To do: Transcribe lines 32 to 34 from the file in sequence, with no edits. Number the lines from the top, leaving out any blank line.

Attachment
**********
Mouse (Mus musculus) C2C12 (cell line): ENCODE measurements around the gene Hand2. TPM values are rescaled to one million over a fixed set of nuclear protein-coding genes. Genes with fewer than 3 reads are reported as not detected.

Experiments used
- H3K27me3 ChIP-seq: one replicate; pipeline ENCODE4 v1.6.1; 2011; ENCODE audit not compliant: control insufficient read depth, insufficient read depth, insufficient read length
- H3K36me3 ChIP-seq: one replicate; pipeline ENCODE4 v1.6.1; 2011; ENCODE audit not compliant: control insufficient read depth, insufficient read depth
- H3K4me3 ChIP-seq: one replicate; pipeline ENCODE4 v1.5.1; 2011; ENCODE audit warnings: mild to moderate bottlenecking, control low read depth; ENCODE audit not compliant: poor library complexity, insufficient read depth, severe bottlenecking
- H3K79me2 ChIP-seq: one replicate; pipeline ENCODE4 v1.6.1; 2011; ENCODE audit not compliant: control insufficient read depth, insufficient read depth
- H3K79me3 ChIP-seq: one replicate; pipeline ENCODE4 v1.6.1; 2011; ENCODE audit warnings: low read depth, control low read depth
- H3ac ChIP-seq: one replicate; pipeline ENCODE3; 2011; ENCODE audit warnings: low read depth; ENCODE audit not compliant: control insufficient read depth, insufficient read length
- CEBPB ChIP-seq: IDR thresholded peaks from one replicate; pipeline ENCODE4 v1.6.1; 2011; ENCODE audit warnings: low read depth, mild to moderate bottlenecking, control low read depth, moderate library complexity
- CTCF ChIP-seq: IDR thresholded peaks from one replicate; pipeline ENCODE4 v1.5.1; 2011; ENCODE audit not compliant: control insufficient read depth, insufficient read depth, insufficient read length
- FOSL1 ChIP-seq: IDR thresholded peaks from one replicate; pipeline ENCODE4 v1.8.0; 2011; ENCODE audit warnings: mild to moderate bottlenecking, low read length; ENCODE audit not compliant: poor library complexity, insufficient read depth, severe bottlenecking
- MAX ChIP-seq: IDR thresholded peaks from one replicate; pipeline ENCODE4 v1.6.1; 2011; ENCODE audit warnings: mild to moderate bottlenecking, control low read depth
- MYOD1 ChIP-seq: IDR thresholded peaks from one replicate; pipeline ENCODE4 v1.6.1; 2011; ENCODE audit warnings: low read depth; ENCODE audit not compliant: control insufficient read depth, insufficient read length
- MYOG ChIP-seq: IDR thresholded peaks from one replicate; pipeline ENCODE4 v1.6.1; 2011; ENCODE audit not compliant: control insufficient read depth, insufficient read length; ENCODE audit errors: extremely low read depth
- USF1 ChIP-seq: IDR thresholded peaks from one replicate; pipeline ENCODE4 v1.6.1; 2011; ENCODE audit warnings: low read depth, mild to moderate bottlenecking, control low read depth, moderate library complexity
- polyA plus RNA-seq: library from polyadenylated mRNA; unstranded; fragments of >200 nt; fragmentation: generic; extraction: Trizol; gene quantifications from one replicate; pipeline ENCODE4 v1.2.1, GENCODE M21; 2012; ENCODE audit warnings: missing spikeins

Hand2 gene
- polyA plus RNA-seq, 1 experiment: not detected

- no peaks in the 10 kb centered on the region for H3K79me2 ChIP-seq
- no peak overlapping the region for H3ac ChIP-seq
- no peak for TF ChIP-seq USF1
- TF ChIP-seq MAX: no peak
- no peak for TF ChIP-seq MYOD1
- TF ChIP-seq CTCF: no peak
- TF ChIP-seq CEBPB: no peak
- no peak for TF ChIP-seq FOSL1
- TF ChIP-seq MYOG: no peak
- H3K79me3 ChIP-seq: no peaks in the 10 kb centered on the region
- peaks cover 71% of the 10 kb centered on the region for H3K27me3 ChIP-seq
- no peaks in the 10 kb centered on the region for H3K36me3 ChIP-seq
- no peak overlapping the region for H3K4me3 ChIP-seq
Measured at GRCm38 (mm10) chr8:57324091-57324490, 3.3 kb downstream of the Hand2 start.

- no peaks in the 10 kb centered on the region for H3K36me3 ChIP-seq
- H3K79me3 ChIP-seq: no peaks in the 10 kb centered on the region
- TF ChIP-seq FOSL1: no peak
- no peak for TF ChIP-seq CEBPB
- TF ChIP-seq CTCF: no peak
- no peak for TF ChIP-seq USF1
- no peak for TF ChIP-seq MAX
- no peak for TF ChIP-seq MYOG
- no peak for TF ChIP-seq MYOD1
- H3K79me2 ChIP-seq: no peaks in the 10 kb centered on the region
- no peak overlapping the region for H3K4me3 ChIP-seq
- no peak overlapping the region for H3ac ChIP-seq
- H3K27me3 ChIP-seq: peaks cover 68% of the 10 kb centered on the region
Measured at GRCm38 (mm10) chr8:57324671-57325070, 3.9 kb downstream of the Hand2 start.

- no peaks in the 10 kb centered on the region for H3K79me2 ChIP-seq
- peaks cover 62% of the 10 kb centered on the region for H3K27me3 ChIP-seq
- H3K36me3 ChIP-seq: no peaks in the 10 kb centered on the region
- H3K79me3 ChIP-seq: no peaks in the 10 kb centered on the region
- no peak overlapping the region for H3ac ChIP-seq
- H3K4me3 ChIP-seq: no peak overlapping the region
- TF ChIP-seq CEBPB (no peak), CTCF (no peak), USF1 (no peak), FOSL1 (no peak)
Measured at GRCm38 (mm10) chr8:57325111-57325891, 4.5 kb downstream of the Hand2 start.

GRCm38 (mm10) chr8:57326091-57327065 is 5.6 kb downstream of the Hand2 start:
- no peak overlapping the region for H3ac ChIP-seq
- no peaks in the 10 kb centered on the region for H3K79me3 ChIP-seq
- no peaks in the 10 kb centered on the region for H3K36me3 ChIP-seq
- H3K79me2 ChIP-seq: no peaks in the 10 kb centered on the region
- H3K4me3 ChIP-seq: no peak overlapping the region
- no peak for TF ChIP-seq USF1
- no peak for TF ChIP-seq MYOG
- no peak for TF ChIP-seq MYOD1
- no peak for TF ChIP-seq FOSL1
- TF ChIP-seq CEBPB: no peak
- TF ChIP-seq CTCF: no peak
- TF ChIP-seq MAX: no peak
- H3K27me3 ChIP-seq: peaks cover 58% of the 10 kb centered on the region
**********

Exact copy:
Measured at GRCm38 (mm10) chr8:57324091-57324490, 3.3 kb downstream of the Hand2 start.

- no peaks in the 10 kb centered on the region for H3K36me3 ChIP-seq
- H3K79me3 ChIP-seq: no peaks in the 10 kb centered on the region